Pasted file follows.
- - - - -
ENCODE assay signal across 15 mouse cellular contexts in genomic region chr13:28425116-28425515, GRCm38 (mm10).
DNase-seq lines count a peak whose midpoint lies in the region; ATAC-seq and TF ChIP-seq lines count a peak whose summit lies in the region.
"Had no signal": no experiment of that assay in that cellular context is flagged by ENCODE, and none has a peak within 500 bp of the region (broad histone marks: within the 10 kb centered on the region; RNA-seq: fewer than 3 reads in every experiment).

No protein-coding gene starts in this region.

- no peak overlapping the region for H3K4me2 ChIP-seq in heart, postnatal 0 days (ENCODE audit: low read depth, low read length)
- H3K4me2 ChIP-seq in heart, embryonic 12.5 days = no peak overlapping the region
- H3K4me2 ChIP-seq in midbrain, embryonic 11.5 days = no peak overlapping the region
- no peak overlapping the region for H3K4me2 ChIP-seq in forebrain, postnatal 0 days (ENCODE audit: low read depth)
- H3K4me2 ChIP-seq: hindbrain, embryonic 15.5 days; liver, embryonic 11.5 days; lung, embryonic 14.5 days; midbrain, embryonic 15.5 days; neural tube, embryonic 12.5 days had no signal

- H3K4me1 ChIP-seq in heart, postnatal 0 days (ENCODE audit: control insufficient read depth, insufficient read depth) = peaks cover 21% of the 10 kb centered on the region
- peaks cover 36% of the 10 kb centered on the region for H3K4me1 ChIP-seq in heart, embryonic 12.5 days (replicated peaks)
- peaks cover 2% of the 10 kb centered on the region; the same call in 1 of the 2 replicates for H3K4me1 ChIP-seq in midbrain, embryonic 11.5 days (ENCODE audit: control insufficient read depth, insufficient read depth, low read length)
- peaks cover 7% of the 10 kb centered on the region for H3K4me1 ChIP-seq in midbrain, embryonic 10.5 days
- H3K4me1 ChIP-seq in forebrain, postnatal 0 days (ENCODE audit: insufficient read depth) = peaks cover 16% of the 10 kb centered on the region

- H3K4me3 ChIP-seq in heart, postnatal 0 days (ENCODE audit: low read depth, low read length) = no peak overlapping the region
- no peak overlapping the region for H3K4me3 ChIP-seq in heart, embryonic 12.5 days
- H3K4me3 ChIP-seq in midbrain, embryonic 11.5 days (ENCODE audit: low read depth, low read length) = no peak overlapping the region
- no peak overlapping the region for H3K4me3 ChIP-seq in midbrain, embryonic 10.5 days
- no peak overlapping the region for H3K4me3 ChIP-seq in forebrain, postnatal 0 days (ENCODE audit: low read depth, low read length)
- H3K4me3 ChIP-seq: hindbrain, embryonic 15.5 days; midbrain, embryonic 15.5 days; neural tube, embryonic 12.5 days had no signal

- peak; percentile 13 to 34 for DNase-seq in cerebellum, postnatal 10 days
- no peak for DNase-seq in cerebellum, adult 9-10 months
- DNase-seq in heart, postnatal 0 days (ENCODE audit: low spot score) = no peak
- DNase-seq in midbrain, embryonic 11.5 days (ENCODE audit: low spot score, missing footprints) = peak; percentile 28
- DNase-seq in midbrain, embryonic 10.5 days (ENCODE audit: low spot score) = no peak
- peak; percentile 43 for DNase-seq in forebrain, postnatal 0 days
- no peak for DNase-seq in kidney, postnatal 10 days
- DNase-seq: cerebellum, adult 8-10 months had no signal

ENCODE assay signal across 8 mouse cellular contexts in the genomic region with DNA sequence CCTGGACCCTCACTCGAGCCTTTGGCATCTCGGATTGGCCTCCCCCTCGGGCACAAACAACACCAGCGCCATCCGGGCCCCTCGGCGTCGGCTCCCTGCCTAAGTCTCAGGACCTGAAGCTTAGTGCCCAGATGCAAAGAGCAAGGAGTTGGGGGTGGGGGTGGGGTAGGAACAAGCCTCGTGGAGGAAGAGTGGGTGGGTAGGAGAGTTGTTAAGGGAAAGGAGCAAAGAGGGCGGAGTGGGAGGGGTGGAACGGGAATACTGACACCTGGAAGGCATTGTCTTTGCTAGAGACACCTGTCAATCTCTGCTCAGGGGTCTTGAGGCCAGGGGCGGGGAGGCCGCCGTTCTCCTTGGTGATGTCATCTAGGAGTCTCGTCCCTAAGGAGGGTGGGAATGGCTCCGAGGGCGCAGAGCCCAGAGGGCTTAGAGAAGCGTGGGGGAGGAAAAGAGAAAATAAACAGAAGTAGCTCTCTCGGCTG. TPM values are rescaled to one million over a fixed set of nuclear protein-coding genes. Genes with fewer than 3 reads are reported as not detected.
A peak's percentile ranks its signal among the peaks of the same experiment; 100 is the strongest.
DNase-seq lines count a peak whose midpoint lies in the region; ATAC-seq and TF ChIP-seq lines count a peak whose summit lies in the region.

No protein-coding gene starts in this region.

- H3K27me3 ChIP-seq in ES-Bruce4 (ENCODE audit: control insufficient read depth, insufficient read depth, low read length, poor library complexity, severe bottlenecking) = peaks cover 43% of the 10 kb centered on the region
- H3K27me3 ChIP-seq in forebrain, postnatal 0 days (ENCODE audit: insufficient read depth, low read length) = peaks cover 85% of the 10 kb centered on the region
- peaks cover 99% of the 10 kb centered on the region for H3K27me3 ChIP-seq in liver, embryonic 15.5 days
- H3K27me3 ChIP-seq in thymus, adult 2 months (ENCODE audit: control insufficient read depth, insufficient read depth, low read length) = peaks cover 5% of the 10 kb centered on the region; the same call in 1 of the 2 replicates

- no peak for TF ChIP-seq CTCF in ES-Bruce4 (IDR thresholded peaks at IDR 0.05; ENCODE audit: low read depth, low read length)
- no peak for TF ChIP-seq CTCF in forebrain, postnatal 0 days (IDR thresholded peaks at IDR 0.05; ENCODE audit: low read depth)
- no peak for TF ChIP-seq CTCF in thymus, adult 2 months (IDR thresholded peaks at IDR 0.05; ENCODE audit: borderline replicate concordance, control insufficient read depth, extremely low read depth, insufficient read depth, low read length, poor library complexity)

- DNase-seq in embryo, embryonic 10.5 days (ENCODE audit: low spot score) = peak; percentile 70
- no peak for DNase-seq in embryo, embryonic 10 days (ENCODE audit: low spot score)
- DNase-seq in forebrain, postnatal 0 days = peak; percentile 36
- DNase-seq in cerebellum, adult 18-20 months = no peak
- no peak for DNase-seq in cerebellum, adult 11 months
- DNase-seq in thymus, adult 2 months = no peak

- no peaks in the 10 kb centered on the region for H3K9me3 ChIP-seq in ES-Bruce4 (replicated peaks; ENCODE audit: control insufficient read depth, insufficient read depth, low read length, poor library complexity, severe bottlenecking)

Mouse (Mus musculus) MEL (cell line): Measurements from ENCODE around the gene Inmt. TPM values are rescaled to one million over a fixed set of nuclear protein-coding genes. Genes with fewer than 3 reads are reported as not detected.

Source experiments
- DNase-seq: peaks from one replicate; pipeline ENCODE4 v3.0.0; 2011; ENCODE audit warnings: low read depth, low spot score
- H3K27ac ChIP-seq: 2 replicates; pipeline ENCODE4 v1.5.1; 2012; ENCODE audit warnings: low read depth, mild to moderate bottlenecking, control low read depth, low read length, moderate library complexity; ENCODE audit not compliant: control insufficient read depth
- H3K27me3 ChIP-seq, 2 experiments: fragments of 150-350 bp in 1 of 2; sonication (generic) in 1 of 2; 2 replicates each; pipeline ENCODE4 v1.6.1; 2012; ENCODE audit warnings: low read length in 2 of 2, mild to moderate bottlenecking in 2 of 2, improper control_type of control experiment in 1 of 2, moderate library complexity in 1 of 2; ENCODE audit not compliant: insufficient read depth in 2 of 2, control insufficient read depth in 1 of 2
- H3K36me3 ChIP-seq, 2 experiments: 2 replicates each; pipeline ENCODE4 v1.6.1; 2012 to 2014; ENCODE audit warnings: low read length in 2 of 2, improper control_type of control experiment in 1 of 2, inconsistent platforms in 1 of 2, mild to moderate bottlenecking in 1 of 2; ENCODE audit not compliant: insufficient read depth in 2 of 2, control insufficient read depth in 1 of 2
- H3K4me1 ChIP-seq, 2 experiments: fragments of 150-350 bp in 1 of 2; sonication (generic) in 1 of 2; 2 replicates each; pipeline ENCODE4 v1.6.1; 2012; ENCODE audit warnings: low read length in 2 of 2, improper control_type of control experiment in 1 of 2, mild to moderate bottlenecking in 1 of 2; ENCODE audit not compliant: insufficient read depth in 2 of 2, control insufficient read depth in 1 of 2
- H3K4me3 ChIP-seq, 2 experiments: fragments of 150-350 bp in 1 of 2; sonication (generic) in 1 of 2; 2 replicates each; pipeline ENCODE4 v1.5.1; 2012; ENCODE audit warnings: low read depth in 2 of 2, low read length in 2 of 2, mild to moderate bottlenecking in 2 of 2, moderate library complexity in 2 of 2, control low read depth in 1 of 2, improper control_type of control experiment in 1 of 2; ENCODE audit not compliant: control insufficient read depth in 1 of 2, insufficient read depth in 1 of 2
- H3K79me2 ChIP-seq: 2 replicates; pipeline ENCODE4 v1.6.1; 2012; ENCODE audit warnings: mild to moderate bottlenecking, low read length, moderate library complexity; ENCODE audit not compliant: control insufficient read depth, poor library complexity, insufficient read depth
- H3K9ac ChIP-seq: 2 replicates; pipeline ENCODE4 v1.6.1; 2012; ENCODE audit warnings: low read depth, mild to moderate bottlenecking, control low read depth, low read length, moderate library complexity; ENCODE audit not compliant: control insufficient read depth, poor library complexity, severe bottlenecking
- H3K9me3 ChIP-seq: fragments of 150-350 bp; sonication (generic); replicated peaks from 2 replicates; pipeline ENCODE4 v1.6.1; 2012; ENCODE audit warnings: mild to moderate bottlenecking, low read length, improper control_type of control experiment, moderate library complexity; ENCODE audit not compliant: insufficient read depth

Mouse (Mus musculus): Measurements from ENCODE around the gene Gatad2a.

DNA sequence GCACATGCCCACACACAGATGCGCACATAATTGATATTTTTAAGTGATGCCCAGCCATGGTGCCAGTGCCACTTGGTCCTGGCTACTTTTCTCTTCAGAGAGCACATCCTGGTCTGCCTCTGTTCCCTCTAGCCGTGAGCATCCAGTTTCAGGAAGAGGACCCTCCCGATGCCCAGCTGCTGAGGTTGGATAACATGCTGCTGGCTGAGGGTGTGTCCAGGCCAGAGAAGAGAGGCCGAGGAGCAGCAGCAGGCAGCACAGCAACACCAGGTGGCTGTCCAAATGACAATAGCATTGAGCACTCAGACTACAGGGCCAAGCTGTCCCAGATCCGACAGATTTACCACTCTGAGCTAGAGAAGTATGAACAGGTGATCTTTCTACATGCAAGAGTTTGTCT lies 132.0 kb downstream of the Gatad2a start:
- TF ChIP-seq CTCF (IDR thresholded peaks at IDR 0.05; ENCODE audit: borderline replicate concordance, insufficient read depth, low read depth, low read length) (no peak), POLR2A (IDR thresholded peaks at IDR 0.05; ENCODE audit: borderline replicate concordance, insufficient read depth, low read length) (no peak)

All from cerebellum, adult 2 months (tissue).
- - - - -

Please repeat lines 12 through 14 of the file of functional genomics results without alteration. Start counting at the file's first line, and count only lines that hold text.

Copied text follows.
- peaks cover 2% of the 10 kb centered on the region; the same call in 1 of the 2 replicates for H3K4me1 ChIP-seq in midbrain, embryonic 11.5 days (ENCODE audit: control insufficient read depth, insufficient read depth, low read length)
- peaks cover 7% of the 10 kb centered on the region for H3K4me1 ChIP-seq in midbrain, embryonic 10.5 days
- H3K4me1 ChIP-seq in forebrain, postnatal 0 days (ENCODE audit: insufficient read depth) = peaks cover 16% of the 10 kb centered on the region